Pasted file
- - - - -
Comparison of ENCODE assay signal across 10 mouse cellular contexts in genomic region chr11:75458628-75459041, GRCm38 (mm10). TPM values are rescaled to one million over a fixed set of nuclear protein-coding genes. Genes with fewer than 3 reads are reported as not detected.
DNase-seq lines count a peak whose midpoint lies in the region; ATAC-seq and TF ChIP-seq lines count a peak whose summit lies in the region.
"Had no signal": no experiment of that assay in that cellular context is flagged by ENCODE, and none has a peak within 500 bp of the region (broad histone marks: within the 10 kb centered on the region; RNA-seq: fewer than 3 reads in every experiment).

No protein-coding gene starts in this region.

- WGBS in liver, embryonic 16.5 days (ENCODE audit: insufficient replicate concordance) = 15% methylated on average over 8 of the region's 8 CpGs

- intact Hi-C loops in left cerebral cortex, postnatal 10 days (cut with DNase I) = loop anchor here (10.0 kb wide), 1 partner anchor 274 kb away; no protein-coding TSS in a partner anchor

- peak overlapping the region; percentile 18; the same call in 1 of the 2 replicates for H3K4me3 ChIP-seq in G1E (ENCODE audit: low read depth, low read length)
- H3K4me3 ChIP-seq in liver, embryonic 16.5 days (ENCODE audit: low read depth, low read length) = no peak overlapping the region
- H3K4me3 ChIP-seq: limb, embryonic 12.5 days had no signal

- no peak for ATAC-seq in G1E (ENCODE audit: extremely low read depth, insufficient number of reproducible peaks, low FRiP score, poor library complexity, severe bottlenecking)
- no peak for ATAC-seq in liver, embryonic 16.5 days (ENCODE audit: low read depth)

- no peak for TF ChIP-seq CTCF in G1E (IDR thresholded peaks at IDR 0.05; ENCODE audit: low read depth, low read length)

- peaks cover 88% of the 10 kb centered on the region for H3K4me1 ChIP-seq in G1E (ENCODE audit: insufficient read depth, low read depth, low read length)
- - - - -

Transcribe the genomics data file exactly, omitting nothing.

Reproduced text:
Comparison of ENCODE assay signal across 10 mouse cellular contexts in genomic region chr11:75458628-75459041, GRCm38 (mm10). TPM values are rescaled to one million over a fixed set of nuclear protein-coding genes. Genes with fewer than 3 reads are reported as not detected.
DNase-seq lines count a peak whose midpoint lies in the region; ATAC-seq and TF ChIP-seq lines count a peak whose summit lies in the region.
"Had no signal": no experiment of that assay in that cellular context is flagged by ENCODE, and none has a peak within 500 bp of the region (broad histone marks: within the 10 kb centered on the region; RNA-seq: fewer than 3 reads in every experiment).

No protein-coding gene starts in this region.

- WGBS in liver, embryonic 16.5 days (ENCODE audit: insufficient replicate concordance) = 15% methylated on average over 8 of the region's 8 CpGs

- intact Hi-C loops in left cerebral cortex, postnatal 10 days (cut with DNase I) = loop anchor here (10.0 kb wide), 1 partner anchor 274 kb away; no protein-coding TSS in a partner anchor

- peak overlapping the region; percentile 18; the same call in 1 of the 2 replicates for H3K4me3 ChIP-seq in G1E (ENCODE audit: low read depth, low read length)
- H3K4me3 ChIP-seq in liver, embryonic 16.5 days (ENCODE audit: low read depth, low read length) = no peak overlapping the region
- H3K4me3 ChIP-seq: limb, embryonic 12.5 days had no signal

- no peak for ATAC-seq in G1E (ENCODE audit: extremely low read depth, insufficient number of reproducible peaks, low FRiP score, poor library complexity, severe bottlenecking)
- no peak for ATAC-seq in liver, embryonic 16.5 days (ENCODE audit: low read depth)

- no peak for TF ChIP-seq CTCF in G1E (IDR thresholded peaks at IDR 0.05; ENCODE audit: low read depth, low read length)

- peaks cover 88% of the 10 kb centered on the region for H3K4me1 ChIP-seq in G1E (ENCODE audit: insufficient read depth, low read depth, low read length)